A strong allure of Aubergine

The magic of Beirut is palpable… contagious passion for life, work and play, the strong allure of aubergine, sparkling eyes and hairy chests. What’s not to love?

In the tech startup scene this is truer than ever and it was a treat to start planning the grand finale of the YMEstartup road show. Seems I have no other choice than to spend my birthday on stage – plan is show time 15th of June.

Over the course of the last year’s travelling in the Middle East, the constant references to the Beirut startup scene have been hard to miss. These last 2 days didn’t disappoint. The Beirut Digital District is awesome and the war-ridden backdrop highlights both the modern architecture and the innovative energy of the hub. Thank you Mouhamad and lovely Christelle for sharing your space and vision. Co-working spaces AltCity and Bader impressed me and I’m very grateful for gifts from Fadi… 🙂 and the Aubergine feast Munir treated us to. Apparently Munir is the spitting image of one of Sweden’s greatest entrepreneurs Alfred Nobel!

Loved chatting geek with my friends at Wamda and Arabnet. I only met one of the Yafi twins so I can’t verify the rumours of identical brilliance.

The Tech Hub is on to something cool and I’m grateful for the support of NadimElie and Lama. My Swedish friend and brave, brave entrepreneur Michel happened to be in town and yet again reminded me of the power of generosity and helping each other.

I only scratched on the surface of the all the startups in town…. My path did cross with two INSEAD alumni entrepreneurs though – watch this space. Merci Elias and Nada

Most memorable moment has to be when Henri (Leap Ventures) casually tells me he grows aubergine in his own garden! Seriously impressed and it took me awhile to refocus the conversation on tech geek stuff. Henri – I’ll take you up on your offer to come pick aubergines fresh from your garden 🙂

Angela – thank you for hosting me. I love your resto MOTTO and your new life as social entrepreneur. Yalla I’ll see you soon.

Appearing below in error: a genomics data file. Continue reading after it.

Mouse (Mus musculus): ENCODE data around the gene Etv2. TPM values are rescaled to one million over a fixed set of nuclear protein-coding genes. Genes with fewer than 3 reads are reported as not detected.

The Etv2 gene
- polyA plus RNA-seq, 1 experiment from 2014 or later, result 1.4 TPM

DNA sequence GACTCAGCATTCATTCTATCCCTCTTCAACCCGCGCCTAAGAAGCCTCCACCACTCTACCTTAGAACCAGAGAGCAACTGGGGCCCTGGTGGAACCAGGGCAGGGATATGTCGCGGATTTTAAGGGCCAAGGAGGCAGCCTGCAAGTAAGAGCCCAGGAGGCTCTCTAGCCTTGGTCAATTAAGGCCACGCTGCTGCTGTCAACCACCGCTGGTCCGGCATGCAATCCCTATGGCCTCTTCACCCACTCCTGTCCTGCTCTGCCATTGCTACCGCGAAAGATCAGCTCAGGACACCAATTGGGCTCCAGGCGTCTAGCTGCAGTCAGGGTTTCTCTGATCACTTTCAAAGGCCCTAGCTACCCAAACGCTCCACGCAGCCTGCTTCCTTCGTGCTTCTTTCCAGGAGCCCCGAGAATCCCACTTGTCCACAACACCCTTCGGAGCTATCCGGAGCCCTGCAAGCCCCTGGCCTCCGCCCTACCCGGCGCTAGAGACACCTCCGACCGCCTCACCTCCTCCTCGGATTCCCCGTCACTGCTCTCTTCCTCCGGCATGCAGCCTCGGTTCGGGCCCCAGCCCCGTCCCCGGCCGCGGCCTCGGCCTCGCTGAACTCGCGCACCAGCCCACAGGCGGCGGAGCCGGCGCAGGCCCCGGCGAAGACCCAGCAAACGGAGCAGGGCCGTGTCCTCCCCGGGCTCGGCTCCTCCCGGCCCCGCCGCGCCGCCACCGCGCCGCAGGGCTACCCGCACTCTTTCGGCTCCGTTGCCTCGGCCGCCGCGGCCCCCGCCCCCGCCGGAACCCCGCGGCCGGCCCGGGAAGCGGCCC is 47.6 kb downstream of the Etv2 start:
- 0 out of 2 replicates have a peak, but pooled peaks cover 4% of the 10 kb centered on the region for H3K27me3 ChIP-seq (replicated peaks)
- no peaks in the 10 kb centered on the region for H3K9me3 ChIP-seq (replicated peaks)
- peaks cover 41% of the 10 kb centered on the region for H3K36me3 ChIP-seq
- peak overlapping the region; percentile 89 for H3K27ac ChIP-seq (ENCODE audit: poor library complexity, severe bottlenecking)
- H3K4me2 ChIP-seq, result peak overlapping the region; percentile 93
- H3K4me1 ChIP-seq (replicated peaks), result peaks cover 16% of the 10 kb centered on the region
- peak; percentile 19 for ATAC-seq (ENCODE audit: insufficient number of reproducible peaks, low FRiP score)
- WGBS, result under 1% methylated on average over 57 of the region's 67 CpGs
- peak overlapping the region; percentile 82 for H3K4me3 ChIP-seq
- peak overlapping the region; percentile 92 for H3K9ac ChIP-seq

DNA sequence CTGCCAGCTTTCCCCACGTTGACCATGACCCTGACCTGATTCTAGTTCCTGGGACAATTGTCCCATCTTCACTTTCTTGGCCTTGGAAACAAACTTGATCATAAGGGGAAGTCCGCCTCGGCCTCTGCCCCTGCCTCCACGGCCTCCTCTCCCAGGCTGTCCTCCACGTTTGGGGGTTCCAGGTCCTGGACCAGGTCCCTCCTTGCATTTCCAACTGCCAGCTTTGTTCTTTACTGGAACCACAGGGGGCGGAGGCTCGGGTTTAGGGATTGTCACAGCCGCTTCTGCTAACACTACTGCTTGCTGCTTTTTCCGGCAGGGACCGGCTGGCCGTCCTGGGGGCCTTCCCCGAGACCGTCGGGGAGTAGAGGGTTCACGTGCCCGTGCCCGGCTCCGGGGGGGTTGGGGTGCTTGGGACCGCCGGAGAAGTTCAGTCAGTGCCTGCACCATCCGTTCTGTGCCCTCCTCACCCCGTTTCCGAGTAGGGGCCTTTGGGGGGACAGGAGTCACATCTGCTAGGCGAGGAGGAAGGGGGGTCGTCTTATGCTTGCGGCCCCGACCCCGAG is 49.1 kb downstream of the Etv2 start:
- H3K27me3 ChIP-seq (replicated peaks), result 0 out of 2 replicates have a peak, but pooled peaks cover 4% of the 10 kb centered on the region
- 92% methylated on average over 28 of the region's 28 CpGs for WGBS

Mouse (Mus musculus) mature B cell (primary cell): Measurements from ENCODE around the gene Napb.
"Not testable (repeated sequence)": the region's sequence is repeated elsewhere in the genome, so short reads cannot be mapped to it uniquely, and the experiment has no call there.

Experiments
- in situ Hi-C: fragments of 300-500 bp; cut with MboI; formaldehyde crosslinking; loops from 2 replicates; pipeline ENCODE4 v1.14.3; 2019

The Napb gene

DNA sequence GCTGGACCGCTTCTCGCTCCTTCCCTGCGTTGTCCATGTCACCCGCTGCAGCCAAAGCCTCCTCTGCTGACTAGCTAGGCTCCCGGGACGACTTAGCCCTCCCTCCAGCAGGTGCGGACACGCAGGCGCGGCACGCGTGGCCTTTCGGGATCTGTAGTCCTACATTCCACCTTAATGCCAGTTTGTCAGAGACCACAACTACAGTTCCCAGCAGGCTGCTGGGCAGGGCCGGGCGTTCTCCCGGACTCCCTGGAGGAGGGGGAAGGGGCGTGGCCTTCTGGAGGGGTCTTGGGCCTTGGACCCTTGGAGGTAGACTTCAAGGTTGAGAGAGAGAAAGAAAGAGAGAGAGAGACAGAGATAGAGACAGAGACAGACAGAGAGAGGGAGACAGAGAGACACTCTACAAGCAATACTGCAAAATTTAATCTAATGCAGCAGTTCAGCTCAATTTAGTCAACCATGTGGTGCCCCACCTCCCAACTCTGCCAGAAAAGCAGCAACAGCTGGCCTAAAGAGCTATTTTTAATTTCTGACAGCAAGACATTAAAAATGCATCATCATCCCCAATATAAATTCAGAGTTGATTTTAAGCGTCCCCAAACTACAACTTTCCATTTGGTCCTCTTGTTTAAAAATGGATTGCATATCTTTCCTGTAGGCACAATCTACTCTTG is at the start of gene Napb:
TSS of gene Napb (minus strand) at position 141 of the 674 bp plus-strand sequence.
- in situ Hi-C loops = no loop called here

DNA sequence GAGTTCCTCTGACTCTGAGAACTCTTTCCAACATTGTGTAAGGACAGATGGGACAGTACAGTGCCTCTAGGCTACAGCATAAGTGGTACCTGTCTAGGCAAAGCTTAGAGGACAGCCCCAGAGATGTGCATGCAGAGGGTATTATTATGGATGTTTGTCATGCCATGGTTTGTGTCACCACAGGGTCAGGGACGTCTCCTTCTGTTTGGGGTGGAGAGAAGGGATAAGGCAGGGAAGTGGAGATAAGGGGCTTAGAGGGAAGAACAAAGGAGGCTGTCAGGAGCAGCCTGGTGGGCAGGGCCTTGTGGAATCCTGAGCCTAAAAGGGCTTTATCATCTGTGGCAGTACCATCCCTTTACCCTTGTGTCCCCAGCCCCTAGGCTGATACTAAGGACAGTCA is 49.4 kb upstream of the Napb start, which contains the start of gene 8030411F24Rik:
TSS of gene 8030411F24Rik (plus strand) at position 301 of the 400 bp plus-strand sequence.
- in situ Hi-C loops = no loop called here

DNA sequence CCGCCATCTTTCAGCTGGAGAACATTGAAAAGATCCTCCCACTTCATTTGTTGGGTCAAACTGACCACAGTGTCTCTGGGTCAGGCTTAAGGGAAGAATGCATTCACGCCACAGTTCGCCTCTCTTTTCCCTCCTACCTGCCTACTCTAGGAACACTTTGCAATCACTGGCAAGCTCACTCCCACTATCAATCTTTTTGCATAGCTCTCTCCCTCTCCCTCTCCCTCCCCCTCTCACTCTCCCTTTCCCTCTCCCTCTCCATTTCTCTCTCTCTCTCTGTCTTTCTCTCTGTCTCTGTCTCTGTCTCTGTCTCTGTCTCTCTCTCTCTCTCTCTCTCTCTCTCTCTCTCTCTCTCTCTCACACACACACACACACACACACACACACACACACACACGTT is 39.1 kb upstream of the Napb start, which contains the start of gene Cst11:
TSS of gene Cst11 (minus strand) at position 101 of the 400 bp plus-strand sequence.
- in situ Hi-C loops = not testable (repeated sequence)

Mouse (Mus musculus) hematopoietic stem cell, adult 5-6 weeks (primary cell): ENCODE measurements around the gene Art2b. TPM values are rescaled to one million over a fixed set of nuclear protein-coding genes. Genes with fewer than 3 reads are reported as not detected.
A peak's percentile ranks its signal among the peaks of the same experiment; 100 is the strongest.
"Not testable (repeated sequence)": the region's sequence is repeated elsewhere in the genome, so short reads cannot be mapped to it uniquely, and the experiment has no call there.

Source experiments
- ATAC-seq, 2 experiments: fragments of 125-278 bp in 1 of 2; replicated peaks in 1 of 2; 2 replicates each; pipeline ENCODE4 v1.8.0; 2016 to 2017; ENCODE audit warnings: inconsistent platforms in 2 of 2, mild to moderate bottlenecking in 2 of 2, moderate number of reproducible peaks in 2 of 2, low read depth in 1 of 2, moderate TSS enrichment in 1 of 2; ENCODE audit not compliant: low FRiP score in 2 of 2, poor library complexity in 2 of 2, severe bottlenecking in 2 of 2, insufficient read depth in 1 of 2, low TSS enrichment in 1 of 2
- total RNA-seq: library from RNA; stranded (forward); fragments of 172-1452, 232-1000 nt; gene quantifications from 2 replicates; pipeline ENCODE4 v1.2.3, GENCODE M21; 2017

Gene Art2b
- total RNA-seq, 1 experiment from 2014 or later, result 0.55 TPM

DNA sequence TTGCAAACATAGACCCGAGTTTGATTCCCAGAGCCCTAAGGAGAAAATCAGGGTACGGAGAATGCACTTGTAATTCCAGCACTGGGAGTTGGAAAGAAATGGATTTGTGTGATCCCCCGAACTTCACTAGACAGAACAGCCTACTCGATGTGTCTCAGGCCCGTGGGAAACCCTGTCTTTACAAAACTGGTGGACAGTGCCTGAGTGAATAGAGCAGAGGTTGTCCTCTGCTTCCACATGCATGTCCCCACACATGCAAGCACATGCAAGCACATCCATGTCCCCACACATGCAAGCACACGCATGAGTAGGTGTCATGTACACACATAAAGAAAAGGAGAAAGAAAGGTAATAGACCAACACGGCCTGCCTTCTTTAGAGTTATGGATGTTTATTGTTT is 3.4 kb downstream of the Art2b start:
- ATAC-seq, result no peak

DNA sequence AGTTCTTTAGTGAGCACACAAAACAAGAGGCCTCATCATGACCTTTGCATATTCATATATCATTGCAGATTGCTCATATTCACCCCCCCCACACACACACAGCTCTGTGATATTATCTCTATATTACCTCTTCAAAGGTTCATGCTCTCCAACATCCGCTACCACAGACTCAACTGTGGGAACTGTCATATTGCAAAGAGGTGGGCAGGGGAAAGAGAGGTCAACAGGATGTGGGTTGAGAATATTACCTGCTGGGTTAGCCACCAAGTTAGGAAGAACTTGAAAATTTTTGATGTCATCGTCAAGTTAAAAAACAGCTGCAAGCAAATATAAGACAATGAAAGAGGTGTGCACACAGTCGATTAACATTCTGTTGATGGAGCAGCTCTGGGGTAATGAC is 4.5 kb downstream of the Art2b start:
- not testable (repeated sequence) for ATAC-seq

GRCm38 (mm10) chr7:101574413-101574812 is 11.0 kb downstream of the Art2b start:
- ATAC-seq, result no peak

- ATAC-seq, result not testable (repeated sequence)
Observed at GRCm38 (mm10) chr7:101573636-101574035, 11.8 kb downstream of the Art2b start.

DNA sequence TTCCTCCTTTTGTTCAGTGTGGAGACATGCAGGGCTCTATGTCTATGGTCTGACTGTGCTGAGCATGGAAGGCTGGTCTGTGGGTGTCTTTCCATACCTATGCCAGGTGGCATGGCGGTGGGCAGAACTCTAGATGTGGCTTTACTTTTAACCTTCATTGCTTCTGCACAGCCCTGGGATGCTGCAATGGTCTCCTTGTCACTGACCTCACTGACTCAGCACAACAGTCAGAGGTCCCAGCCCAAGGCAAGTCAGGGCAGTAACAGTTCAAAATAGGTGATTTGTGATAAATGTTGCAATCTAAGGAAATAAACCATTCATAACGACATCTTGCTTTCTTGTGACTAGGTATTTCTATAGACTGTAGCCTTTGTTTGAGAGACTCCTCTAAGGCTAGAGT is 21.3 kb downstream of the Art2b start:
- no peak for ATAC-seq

Breath, count to 10 and let’s take small steps in the right direction

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To mentally marinate is to allow your brain to laterally mix thoughts, facts and impressions and find new ideas from the patterns. I spent the weekend in Istanbul with the aim to hang out with friends and indulge in aubergine. But I found myself inspired and compelled by conversations to think about our role in the evolving Middle East during a time of game changing technological innovations.

The basic premise is 500 million people in MENA, median age is 26, mobile penetration is around 100% and roughly speaking the region has $2.3trillion in GDP… Youth unemployment is in double digits and it’s hard to ignore the disaster of Daesh (ISIS) and other conflicts.

Interestingly the conversations over the weekend started from a different angle – What happens after the conflicts? How does one build or rebuild places we now call Syria, Libya, Kurdistan and Iraq? What could it look like? How does one leverage and harness the power of tech and entrepreneurship to build the next generation of society. And maybe more importantly – Who does this? Important men, wearing important suits, discussing important stuff in place like Geneva or Washington? That’s partly an unfair comment I know, but I’m thinking it’s time to try a new approach.

I’m going to be consistent and true to my own motto – Crazy and Naïve – and make the bold assumption that all the people living in, roots in, travelling to, connected with MENA will want to be a part of building the future.  Granted, we don’t always want the same thing but we want to be asked our opinion. The beauty is that we actually live in a time where tech and smart people can provide a platform to question and understand what we want and to work together bottom up to build key aspects of our society. City architecture, recycling facilities, school systems, parks, legal institutions… you name it.

When you start thinking about the power of bottom-up, you’ll quickly face lots of challenges. If we park those challenges, and just for a moment enjoy the thought of actually approaching these huge issues in a new and innovative way.

Inspiring.

Breath, count to 10 and let’s take small steps in the right direction.

One of the ideas that came to us this weekend was to create a pan-regional movement, maybe in the form of an online or TV show, which collates ideas, meets bold thinkers, implores the tech community and discusses disruptive change and innovation to solve tangible challenges?

Another thought was maybe I should write a book. What would my main message be? I’m thinking it starts with my personal insights from a hyped silicon vally startup…. Leads to a realization of the power of entrepreneurship from a macro level… leads to a realization that the challenges for a startup in the Middle East aren’t too different from anywhere else… spice the story with crazy anecdotes from my daily circus, amazing meetings and some aubergine dishes… and end with an open Question: How do we use technology and entrepreneurship to (re)build a prosperous and peaceful Middle East?